The overwhelming majority of UK landlords are fair, friendly, and downright decent. But that doesn't seem to stop some people from thinking the worst.
A quick look at the most searched questions about landlords doesn't make for easy reading. So what do these autocomplete suggestions tell us about how some people view landlords?
Ouch. We’ll get the nasty ones out of the way first. But not only are these stereotypes unpleasant, they’re also inaccurate. Most landlords enjoy a good relationship with their tenants, and we shouldn't forget that those who have had experiences with “rude” landlords have often given them good reason to be rather more blunt than usual.
Another perception that’s wholly inaccurate. With all the tax changes that landlords have had to contend with, and the natural rate of inflation, many landlords have to raise rents in order to maintain profitability.
But at the same time, it's costing more and more to maintain a good rental property, and many landlords use a lot of their earnings to keep their properties in good order.
Again, isn't this a bit harsh? Whether it's raising rents or asking tenants to keep properties in good working order – this isn't mean, it’s a landlord’s job.
Seriously? Step into a landlord's shoes and you'll realise this is anything but the case. Whether it's refurnishing, fixing broken appliances, or accepting less than market-rate for rent, landlords are often forced to put their hands in their pocket – and at short notice.
Well, not all landlords are against pets in their rental property. In fact, in a Simply Business poll 68 per cent of landlords said they'd consider allowing pets in their property.
But there are plenty of understandable reasons why landlords might not want tenants to keep pets in their property. Damage to fixtures and fittings, unpleasant smells. The list goes on.
It's worth keeping in mind, though, that tenants are actually willing to pay more if they’re allowed to keep their furry friends. Check out our article on the pros and cons of renting to tenants with pets if you’re thinking of making the switch.
Yes and no. At the moment they can, but the ban on letting agent fees will impact landlords, too, if they’re the ones who do the admin work.
However, the earliest it will come into force is 2019, so for the rest of the year, at least, the answer is yes.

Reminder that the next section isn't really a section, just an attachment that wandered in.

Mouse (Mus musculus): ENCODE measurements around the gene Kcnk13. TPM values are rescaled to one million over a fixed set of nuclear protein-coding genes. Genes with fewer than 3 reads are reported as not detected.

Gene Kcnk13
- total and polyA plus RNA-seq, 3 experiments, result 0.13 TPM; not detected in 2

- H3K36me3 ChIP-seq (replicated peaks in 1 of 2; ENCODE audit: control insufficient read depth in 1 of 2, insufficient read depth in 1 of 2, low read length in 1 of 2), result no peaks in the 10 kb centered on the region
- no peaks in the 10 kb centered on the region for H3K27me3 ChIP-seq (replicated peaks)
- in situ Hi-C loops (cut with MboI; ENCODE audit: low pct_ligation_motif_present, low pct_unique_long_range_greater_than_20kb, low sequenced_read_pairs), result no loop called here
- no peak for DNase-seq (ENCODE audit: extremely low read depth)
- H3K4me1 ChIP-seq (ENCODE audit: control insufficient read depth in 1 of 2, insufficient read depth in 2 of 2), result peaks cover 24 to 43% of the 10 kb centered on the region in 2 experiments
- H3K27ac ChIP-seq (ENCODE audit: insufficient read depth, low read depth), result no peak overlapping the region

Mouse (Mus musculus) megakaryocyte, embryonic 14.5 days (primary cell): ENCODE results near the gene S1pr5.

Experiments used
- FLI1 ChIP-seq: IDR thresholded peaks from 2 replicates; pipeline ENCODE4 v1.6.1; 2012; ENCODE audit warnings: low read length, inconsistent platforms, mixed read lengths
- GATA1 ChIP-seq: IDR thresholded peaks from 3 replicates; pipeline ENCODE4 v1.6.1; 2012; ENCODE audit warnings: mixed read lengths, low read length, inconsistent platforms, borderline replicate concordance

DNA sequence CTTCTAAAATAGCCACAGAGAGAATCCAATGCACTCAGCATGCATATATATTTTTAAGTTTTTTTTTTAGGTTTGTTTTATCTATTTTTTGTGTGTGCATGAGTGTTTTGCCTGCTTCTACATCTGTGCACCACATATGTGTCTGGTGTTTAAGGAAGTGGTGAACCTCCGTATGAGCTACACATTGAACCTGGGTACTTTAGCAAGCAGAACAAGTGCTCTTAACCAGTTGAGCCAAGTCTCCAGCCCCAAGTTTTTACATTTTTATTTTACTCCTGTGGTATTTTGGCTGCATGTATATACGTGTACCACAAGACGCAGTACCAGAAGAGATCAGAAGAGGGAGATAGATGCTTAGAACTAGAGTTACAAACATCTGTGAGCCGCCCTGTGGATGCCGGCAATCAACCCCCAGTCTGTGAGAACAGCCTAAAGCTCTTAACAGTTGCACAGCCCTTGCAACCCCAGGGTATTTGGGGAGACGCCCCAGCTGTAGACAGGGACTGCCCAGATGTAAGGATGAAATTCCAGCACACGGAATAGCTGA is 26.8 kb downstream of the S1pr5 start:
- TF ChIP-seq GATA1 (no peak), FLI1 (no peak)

The answer is no – it’s illegal for landlords to let themselves into a property without giving notice and a reason. However, it's understandable (and good practice) that from time to time you'll want to check on your property. Just give a bit of prior notice, as you probably already do.
Ah, the question of pets raises its head again. Of course landlords are within their rights to refuse to allow pets in their property, but given how many tenants are desperate to keep them, it’s certainly an option worth considering.
It’s a little worrying that tenants might not realise you’re well within your rights to raise rents whenever you renew their tenancy. As your costs grow, and profitability becomes harder, raising rent from time to time can be essential.
Finally, a sensible question!
Unfortunately, the government are in the process of discontinuing mortgage interest tax relief. By 2020 landlords will only be able to claim back basic rate tax on their mortgage payments.
This depends who you ask. Many landlords have day jobs that they would call their main source of income, but according to HMRC, landlords are self-employed – and they have to fill in a Self Assessment tax return.
Yes, landlords are responsible for smoke alarms – and carbon monoxide detectors, if they’re required. Read up on your fire safety responsibilities as a landlord.
Following a whole host of tax changes in recent years, some landlords have decided to reduce their portfolios. But the fact remains that letting a property is still a great investment for those who can afford it.
This is a tricky one. If there’s a structural fault causing the mould, such as a leaky pipe, the landlord is usually responsible, but if it’s neglect – like not opening the bathroom window, for example – then blame lies with the tenant.
Unfortunately, it can be hard to prove either way.
Some are probably pretty wealthy, some others less so. But, either way, it shouldn't be forgotten how many costs landlords incur, and how much hard work it can be to run a rental property.
But making sure you get your investments right probably helps. Check out our guide to the best buy-to-let areas in the UK if you're thinking of adding to your portfolio in the coming year.
After reading some of these? We can only guess!
But while we're at it, tax changes that don’t penalise them just for being landlords would probably be a nice start?
At times it feels like you pay for absolutely everything. But this search probably comes from tenants who are confused about which payments are their responsibility and which lie with their landlord.
Make sure your clear with your tenants at the start of their tenancy, and have everything set out in your signed tenancy agreement, and your tenants should never have to ask this.
Well it probably depends on how hands-on your are, and whether you use a letting agent. But trust us, in most cases the answer is usually 'a lot'.
Everything, it feels like. For a full breakdown of rental property tax, check out our guide.
See point 16.
What’s your least favourite landlord stereotype? Let us know in the comments.
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